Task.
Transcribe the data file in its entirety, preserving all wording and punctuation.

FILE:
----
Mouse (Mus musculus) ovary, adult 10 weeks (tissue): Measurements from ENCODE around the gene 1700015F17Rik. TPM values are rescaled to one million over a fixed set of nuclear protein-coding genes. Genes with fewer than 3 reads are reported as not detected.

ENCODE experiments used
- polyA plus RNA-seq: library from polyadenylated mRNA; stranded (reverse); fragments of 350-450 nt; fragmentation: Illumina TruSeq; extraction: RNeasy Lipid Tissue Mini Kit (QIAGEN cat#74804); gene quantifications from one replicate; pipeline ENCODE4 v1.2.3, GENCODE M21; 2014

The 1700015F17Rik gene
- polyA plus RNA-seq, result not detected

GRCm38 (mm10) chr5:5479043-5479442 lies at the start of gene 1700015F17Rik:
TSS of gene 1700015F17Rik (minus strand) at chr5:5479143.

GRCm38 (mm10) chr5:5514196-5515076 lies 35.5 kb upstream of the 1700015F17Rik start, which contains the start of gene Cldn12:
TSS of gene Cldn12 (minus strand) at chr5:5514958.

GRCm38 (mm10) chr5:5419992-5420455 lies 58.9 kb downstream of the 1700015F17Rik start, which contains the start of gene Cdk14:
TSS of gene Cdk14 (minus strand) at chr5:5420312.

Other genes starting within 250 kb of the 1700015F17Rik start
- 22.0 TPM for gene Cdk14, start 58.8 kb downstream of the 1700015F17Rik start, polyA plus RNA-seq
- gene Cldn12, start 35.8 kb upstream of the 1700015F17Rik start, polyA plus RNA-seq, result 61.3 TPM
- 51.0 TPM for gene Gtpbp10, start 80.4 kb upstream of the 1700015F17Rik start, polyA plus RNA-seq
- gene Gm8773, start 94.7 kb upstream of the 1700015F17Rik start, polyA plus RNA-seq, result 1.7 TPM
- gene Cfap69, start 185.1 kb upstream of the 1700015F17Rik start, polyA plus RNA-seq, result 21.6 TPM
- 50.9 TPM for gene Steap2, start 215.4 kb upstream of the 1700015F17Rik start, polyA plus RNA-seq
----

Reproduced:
Mouse (Mus musculus) ovary, adult 10 weeks (tissue): Measurements from ENCODE around the gene 1700015F17Rik. TPM values are rescaled to one million over a fixed set of nuclear protein-coding genes. Genes with fewer than 3 reads are reported as not detected.

ENCODE experiments used
- polyA plus RNA-seq: library from polyadenylated mRNA; stranded (reverse); fragments of 350-450 nt; fragmentation: Illumina TruSeq; extraction: RNeasy Lipid Tissue Mini Kit (QIAGEN cat#74804); gene quantifications from one replicate; pipeline ENCODE4 v1.2.3, GENCODE M21; 2014

The 1700015F17Rik gene
- polyA plus RNA-seq, result not detected

GRCm38 (mm10) chr5:5479043-5479442 lies at the start of gene 1700015F17Rik:
TSS of gene 1700015F17Rik (minus strand) at chr5:5479143.

GRCm38 (mm10) chr5:5514196-5515076 lies 35.5 kb upstream of the 1700015F17Rik start, which contains the start of gene Cldn12:
TSS of gene Cldn12 (minus strand) at chr5:5514958.

GRCm38 (mm10) chr5:5419992-5420455 lies 58.9 kb downstream of the 1700015F17Rik start, which contains the start of gene Cdk14:
TSS of gene Cdk14 (minus strand) at chr5:5420312.

Other genes starting within 250 kb of the 1700015F17Rik start
- 22.0 TPM for gene Cdk14, start 58.8 kb downstream of the 1700015F17Rik start, polyA plus RNA-seq
- gene Cldn12, start 35.8 kb upstream of the 1700015F17Rik start, polyA plus RNA-seq, result 61.3 TPM
- 51.0 TPM for gene Gtpbp10, start 80.4 kb upstream of the 1700015F17Rik start, polyA plus RNA-seq
- gene Gm8773, start 94.7 kb upstream of the 1700015F17Rik start, polyA plus RNA-seq, result 1.7 TPM
- gene Cfap69, start 185.1 kb upstream of the 1700015F17Rik start, polyA plus RNA-seq, result 21.6 TPM
- 50.9 TPM for gene Steap2, start 215.4 kb upstream of the 1700015F17Rik start, polyA plus RNA-seq